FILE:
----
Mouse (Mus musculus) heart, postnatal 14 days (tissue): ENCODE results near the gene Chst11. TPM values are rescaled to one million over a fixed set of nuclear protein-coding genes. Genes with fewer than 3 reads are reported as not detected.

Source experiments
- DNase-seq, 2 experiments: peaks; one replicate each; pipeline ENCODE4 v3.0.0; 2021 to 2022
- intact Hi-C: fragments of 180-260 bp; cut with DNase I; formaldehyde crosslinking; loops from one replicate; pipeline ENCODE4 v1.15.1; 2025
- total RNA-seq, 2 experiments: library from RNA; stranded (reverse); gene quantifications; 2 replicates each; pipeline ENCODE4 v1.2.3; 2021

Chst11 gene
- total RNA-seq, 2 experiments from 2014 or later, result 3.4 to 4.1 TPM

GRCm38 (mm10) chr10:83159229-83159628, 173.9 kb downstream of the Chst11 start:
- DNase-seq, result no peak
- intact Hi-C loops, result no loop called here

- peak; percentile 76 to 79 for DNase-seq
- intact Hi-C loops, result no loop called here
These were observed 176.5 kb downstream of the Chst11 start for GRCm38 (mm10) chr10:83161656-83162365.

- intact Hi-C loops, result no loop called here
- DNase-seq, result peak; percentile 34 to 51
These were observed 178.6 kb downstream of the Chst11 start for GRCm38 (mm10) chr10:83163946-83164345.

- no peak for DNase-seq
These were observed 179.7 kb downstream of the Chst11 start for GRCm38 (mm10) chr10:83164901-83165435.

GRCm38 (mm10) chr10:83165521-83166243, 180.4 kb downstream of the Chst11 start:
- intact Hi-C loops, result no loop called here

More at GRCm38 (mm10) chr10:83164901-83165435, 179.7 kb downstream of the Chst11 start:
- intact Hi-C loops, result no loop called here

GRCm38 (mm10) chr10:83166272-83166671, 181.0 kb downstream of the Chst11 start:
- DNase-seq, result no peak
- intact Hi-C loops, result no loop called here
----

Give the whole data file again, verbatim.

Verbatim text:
Mouse (Mus musculus) heart, postnatal 14 days (tissue): ENCODE results near the gene Chst11. TPM values are rescaled to one million over a fixed set of nuclear protein-coding genes. Genes with fewer than 3 reads are reported as not detected.

Source experiments
- DNase-seq, 2 experiments: peaks; one replicate each; pipeline ENCODE4 v3.0.0; 2021 to 2022
- intact Hi-C: fragments of 180-260 bp; cut with DNase I; formaldehyde crosslinking; loops from one replicate; pipeline ENCODE4 v1.15.1; 2025
- total RNA-seq, 2 experiments: library from RNA; stranded (reverse); gene quantifications; 2 replicates each; pipeline ENCODE4 v1.2.3; 2021

Chst11 gene
- total RNA-seq, 2 experiments from 2014 or later, result 3.4 to 4.1 TPM

GRCm38 (mm10) chr10:83159229-83159628, 173.9 kb downstream of the Chst11 start:
- DNase-seq, result no peak
- intact Hi-C loops, result no loop called here

- peak; percentile 76 to 79 for DNase-seq
- intact Hi-C loops, result no loop called here
These were observed 176.5 kb downstream of the Chst11 start for GRCm38 (mm10) chr10:83161656-83162365.

- intact Hi-C loops, result no loop called here
- DNase-seq, result peak; percentile 34 to 51
These were observed 178.6 kb downstream of the Chst11 start for GRCm38 (mm10) chr10:83163946-83164345.

- no peak for DNase-seq
These were observed 179.7 kb downstream of the Chst11 start for GRCm38 (mm10) chr10:83164901-83165435.

GRCm38 (mm10) chr10:83165521-83166243, 180.4 kb downstream of the Chst11 start:
- intact Hi-C loops, result no loop called here

More at GRCm38 (mm10) chr10:83164901-83165435, 179.7 kb downstream of the Chst11 start:
- intact Hi-C loops, result no loop called here

GRCm38 (mm10) chr10:83166272-83166671, 181.0 kb downstream of the Chst11 start:
- DNase-seq, result no peak
- intact Hi-C loops, result no loop called here